This evening I got around to looking at the Newsweek that arrived recently, dated 11/8/04.
Over the years I've become increasingly appreciative of George Will. Sure, he has some blind spots (he seems to reject the notion of institutional racism, for example) and I'll never understand his thing about baseball. I suspect I'll always consider him a bit too arrogant. But never mind that. I think his recent column MSNBC - Will: The Deflation of Politics is a reminder to us all that the election results are neither as final nor as apocalyptic as some have described them. It is especially interesting given the fact that he wrote it well before the election. The Republicans still do not have full control of the Senate (that requires 60 seats) so the Democrats can still create all kinds of chaos if they choose to do so. The president has a certain freedom to set his agenda since he is not worried about re-election but he also has lost some power because he is a lame duck. There are limits to his power.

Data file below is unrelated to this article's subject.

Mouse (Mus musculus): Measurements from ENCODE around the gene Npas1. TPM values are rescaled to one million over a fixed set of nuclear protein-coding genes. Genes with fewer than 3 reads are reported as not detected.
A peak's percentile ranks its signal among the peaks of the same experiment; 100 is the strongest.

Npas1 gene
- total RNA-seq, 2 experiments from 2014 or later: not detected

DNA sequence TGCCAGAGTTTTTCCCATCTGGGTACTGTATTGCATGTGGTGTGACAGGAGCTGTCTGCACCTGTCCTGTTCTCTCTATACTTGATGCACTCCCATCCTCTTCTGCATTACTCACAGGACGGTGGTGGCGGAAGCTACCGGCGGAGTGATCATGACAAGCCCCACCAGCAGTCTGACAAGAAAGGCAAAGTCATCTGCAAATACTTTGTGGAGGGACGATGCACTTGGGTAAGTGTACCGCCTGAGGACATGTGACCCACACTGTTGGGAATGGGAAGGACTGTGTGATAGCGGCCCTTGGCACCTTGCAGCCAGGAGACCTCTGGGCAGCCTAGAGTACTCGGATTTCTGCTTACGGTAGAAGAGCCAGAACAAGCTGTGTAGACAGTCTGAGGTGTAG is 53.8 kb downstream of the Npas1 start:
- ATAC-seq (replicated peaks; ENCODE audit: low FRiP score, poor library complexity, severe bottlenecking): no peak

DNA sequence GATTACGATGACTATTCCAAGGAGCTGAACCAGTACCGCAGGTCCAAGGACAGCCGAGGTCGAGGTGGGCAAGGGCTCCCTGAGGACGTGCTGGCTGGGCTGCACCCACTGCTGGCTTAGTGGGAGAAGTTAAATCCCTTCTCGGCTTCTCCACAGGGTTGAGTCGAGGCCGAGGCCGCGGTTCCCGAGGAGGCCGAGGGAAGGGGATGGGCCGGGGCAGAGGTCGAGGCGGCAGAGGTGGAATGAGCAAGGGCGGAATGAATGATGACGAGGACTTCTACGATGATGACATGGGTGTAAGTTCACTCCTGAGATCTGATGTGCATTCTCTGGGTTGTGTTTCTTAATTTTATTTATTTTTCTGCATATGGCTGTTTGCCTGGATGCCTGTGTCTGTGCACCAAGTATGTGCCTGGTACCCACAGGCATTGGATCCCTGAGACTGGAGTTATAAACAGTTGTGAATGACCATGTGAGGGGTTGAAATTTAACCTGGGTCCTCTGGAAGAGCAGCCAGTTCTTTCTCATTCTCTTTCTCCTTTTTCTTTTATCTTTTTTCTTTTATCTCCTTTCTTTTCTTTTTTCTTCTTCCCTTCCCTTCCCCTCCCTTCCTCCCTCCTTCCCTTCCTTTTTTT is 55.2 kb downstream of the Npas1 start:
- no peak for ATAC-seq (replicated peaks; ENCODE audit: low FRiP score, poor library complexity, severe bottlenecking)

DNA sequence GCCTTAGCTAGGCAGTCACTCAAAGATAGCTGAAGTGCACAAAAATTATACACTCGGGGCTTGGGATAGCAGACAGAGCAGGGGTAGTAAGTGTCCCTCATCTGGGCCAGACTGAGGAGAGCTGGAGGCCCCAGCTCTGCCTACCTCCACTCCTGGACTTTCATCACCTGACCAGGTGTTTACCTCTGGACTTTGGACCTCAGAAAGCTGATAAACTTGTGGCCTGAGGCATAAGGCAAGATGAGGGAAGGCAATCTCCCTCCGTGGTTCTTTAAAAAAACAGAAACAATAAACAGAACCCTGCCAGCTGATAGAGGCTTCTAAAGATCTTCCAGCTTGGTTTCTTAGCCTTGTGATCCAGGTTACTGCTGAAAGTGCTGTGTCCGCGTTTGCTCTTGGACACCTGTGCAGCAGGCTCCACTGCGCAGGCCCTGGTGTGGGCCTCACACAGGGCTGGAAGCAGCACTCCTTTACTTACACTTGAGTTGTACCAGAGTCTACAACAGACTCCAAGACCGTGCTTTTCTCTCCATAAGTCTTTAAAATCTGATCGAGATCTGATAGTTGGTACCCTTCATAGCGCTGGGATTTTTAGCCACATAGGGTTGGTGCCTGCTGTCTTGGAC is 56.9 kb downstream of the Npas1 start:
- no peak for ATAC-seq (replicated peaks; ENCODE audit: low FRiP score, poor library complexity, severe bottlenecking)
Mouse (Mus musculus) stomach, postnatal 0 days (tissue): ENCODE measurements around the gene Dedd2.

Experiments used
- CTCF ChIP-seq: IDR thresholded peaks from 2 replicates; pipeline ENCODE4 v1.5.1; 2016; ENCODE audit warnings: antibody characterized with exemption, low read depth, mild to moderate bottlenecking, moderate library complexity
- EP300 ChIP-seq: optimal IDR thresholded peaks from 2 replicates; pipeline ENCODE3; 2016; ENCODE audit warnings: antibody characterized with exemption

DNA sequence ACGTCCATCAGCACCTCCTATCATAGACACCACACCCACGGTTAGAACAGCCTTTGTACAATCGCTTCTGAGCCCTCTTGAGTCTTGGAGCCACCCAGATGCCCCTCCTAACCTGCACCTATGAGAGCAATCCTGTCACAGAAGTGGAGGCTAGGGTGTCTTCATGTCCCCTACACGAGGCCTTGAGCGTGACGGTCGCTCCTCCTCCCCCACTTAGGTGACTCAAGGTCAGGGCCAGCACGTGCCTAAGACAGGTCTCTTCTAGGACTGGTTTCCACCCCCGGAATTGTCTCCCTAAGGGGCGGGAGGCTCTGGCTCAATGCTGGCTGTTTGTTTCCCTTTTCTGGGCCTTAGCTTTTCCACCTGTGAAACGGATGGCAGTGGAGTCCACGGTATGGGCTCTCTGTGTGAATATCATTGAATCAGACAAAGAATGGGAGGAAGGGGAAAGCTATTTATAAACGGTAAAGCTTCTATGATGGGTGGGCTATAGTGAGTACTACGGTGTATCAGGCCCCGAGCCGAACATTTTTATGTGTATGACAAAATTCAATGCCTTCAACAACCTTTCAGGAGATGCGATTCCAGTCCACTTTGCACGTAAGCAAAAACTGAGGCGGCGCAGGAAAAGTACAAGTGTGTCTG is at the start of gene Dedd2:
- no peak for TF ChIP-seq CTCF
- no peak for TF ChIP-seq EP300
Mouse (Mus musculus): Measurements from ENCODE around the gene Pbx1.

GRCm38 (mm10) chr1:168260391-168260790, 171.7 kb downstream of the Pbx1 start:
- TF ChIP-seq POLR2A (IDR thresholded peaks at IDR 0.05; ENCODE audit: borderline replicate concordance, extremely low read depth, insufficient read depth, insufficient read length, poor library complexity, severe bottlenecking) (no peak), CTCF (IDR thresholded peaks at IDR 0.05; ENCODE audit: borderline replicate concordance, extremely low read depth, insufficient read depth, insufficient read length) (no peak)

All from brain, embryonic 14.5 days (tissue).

Congress is a fact, and can be stubborn. In their quadrennial obsession with the presidency, Americans forget that Congress is the first branch of government. There is a reason the Constitution deals with the legislative branch in Article I: not much happens without its cooperation.
Presidential power is primarily the power to persuade. Both Bush and Kerry ran campaigns of mobilization more than persuasion. They no longer have, if they ever did, much power to generate affection or enthusiasm beyond their respective cohorts of supporters. The most politically engaged of those now bristle with hostility toward the other side.
Elections matter, but their reverberations are limited. Governments change; for most people, the basic conditions of life do not. Or at least they do not change much because of election results.
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